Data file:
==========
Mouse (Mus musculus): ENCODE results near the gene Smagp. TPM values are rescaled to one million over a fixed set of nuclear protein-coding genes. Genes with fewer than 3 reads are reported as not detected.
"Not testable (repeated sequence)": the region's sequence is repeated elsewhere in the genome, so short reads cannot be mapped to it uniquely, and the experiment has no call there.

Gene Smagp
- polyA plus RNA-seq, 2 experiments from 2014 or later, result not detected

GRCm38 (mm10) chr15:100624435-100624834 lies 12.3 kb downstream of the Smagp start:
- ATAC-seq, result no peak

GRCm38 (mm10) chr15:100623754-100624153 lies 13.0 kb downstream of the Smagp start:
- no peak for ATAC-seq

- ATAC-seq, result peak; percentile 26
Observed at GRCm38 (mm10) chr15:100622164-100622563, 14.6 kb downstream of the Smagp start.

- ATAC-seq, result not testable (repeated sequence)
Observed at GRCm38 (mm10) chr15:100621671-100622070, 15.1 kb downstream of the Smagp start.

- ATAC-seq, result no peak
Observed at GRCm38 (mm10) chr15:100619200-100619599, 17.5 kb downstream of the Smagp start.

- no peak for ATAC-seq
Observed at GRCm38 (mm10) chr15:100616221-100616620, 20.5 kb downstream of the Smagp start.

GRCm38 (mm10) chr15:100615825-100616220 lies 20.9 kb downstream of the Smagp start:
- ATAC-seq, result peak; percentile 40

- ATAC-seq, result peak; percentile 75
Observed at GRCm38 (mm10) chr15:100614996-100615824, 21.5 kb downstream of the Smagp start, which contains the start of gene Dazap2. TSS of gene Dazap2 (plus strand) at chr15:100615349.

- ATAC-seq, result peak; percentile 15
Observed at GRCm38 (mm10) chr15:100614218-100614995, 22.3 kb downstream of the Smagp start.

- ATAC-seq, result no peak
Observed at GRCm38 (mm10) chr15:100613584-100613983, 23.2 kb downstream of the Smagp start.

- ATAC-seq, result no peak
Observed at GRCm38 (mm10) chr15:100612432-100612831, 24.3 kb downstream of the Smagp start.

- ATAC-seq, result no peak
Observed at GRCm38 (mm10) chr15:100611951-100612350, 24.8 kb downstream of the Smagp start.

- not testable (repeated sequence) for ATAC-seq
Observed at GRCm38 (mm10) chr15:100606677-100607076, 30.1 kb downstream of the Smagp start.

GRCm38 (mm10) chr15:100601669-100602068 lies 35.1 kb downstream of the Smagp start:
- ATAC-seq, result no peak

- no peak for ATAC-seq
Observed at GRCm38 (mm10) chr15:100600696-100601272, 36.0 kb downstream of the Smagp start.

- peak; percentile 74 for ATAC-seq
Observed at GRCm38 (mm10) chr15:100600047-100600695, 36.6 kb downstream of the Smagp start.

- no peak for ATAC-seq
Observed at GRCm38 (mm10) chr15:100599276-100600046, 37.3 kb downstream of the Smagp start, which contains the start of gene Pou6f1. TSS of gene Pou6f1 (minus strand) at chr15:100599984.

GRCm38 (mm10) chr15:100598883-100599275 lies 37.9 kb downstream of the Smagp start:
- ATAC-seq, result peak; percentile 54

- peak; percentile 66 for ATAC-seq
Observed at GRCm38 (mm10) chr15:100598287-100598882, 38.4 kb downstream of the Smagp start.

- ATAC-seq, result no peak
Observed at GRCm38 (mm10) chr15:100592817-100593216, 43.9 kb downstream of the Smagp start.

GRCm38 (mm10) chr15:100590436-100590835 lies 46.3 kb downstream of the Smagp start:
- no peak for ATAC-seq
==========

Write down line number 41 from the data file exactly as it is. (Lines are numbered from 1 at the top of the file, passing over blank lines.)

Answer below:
- peak; percentile 66 for ATAC-seq